Finally we were seated and given thick plastic menus; I studied mine like it was the SAT answer booklet. At long last, my date spoke up. And for the first time that night I felt like this could work. While Negative Ned kept draping his arm over the back of my friend’s chair much to her blatant disgust, my date, let’s now call him Positive Peter, would ask both me and my friend questions about ourselves and our lives that we actually wanted to answer. We played those silly “would you rather” games and talked about the three things we would want if our plane ever crashed on a deserted island. He shared with us his deep “life means this” revelations, and though I didn’t always agree with what he said, he was still way more interesting than I thought he was just 30 minutes before. He was kind, and funny, and considerate. It just took him awhile to peek out from his shell. He still went to the bathroom, every 15 minutes, though.

Positive Peter’s sudden sociability made Negative Ned ten times more negative. I won’t go into all the boring details of his bad attitude (poorly-timed sex jokes, inappropriate touching, lack of respect for women in general), but it hit its peak when Positive Peter turned to explain something to me, and I saw Negative Ned lean into my friend’s shoulder to whisper something that made her face explode with silent rage. When he got up to take a phone call five minutes later with a sour puss on his face, and Positive Peter was in the bathroom for the 112th time, I asked her what he said.

“He asked me if I wanted to get out of here…” followed by a long line of obscenities that I wouldn’t write down, even on the internet.  Despite my friend’s clear desire to get out of there (preferably with me, not with Ned), we had all agreed before dinner that bowling would be a great way to round out the night, and no one had the courage to stop it. I was exhausted and miserable and wished I didn’t just eat two pounds of penne vodka.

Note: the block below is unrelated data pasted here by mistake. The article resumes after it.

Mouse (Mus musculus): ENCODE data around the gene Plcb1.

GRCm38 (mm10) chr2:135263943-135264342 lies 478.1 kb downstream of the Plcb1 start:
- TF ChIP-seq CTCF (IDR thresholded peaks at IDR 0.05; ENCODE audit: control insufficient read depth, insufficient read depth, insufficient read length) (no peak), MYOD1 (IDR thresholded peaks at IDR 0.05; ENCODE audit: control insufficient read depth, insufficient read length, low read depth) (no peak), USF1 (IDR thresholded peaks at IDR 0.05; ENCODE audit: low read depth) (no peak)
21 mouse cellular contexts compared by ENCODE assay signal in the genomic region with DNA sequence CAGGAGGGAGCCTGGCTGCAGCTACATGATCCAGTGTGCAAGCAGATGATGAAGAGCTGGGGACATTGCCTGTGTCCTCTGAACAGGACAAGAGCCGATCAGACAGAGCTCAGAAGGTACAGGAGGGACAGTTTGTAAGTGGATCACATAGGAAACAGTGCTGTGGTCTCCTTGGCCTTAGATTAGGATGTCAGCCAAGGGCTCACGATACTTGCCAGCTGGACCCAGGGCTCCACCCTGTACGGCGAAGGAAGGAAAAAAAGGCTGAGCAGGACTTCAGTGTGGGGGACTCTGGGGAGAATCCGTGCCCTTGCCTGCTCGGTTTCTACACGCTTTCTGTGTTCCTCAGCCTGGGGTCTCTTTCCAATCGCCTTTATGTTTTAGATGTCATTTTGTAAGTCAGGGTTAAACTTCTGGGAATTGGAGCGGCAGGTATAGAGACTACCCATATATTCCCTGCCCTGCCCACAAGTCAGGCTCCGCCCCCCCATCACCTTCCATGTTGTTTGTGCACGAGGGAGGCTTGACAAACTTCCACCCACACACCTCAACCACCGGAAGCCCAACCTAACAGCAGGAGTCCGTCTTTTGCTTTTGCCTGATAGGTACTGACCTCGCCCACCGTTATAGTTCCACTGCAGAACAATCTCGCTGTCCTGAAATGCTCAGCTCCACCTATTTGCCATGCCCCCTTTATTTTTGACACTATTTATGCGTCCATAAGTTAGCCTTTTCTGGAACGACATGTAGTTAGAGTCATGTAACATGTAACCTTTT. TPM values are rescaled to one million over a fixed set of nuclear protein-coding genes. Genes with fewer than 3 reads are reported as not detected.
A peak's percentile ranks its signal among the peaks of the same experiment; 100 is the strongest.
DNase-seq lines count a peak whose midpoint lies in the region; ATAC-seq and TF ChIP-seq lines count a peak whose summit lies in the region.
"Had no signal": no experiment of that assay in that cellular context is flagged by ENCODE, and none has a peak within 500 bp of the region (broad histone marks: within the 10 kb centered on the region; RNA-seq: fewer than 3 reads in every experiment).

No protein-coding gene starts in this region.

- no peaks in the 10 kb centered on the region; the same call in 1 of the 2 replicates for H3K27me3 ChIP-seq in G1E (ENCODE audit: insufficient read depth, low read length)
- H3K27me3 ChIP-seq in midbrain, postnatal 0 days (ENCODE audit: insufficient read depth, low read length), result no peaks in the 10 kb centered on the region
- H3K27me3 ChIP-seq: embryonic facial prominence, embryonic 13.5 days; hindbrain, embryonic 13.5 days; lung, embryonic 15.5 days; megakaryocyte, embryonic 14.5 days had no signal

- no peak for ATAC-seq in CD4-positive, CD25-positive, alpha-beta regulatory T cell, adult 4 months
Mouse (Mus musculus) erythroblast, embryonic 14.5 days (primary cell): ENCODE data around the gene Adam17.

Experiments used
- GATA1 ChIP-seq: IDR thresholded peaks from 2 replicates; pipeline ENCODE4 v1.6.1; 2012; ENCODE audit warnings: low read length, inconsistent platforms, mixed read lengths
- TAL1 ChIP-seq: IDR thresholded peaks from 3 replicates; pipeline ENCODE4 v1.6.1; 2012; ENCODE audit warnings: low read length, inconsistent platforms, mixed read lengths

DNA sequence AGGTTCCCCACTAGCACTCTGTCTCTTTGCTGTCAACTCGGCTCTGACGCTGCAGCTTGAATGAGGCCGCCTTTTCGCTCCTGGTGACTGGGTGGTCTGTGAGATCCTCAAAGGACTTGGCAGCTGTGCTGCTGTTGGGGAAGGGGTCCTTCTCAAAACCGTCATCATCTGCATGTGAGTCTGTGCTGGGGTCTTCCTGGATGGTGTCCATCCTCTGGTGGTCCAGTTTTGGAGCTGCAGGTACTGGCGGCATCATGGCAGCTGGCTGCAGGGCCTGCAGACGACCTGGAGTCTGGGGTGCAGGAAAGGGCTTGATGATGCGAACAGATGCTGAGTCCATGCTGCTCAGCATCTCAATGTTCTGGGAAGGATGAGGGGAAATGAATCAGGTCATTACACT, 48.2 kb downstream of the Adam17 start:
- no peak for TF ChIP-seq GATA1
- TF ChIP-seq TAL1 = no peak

By the end, everyone was itching to get away from each other. Luckily for my friend, she had driven herself to Positive Peter’s house, and as soon as we returned, she hugged me, shouted “peace out” to Negative Ned, and drove away like a bat out of hell. Apparently realizing that he wasn’t going to get any from anyone, Negative Ned sulked off, never to be heard from (by me or my friend) again. Good riddance. I climbed back into Positive Peter’s car and gritted my teeth for the drive home. At least my half of the date was going… relatively well?

But then, for the 45-minute ride back to my house, Positive Peter talked about love. He told me what he believed love is, what it meant to him, and what he wanted from it in the future. It was beautiful. I had never, ever heard a man talk about love the way he did. I wish I wrote it down, actually, but I was so completely caught off-guard that all I could think was: Did I get it all wrong? Was this entire night actually a success? Did he, heaven help me, did he love me?


Nope. He didn’t even kiss me goodnight, barely even hugged me, in fact. I sat in the front seat for two seconds too long after he gave me an awkward side hug and turned away, then I finally got it together and leapt out of the car. I walked into my house without turning back, and crumpled into a heap on my bed before calling my friend to digest the evening. We both agreed never, ever again (we even went so far as to sing Taylor Swift’s “We Are Never Ever Getting Back Together”) and I went to sleep pretending like everything was fine.

Because it was. I woke up happy in my own bed, still single, and still optimistic that my next date would go better. Maybe I put a little too much pressure on the night, but what hopeless romantic doesn’t? Lesson learned. But that still won’t stop me from starting to plan my next date-outfit.